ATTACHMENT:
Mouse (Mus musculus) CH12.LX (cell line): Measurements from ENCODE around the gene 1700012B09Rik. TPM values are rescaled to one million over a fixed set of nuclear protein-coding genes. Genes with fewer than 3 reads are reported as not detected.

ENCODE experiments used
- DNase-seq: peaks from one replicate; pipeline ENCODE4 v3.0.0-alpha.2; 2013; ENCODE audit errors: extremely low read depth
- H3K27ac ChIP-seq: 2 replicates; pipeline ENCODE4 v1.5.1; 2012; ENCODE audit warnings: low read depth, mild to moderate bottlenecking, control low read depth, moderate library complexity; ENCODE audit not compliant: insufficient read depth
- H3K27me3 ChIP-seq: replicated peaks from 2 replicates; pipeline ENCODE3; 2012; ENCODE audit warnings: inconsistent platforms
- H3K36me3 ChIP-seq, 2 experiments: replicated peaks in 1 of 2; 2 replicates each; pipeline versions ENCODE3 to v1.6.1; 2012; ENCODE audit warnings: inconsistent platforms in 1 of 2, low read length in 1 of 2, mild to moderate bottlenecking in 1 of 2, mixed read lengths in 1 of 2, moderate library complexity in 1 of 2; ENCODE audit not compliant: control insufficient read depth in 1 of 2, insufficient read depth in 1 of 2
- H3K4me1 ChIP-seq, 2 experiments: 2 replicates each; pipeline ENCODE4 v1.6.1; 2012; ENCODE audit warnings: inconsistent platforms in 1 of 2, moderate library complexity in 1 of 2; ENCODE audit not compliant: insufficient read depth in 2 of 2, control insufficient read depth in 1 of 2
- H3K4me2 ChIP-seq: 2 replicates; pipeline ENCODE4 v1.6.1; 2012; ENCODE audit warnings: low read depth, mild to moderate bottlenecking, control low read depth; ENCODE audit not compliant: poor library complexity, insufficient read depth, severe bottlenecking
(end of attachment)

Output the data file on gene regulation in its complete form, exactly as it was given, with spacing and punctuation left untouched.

Mouse (Mus musculus) CH12.LX (cell line): Measurements from ENCODE around the gene 1700012B09Rik. TPM values are rescaled to one million over a fixed set of nuclear protein-coding genes. Genes with fewer than 3 reads are reported as not detected.

ENCODE experiments used
- DNase-seq: peaks from one replicate; pipeline ENCODE4 v3.0.0-alpha.2; 2013; ENCODE audit errors: extremely low read depth
- H3K27ac ChIP-seq: 2 replicates; pipeline ENCODE4 v1.5.1; 2012; ENCODE audit warnings: low read depth, mild to moderate bottlenecking, control low read depth, moderate library complexity; ENCODE audit not compliant: insufficient read depth
- H3K27me3 ChIP-seq: replicated peaks from 2 replicates; pipeline ENCODE3; 2012; ENCODE audit warnings: inconsistent platforms
- H3K36me3 ChIP-seq, 2 experiments: replicated peaks in 1 of 2; 2 replicates each; pipeline versions ENCODE3 to v1.6.1; 2012; ENCODE audit warnings: inconsistent platforms in 1 of 2, low read length in 1 of 2, mild to moderate bottlenecking in 1 of 2, mixed read lengths in 1 of 2, moderate library complexity in 1 of 2; ENCODE audit not compliant: control insufficient read depth in 1 of 2, insufficient read depth in 1 of 2
- H3K4me1 ChIP-seq, 2 experiments: 2 replicates each; pipeline ENCODE4 v1.6.1; 2012; ENCODE audit warnings: inconsistent platforms in 1 of 2, moderate library complexity in 1 of 2; ENCODE audit not compliant: insufficient read depth in 2 of 2, control insufficient read depth in 1 of 2
- H3K4me2 ChIP-seq: 2 replicates; pipeline ENCODE4 v1.6.1; 2012; ENCODE audit warnings: low read depth, mild to moderate bottlenecking, control low read depth; ENCODE audit not compliant: poor library complexity, insufficient read depth, severe bottlenecking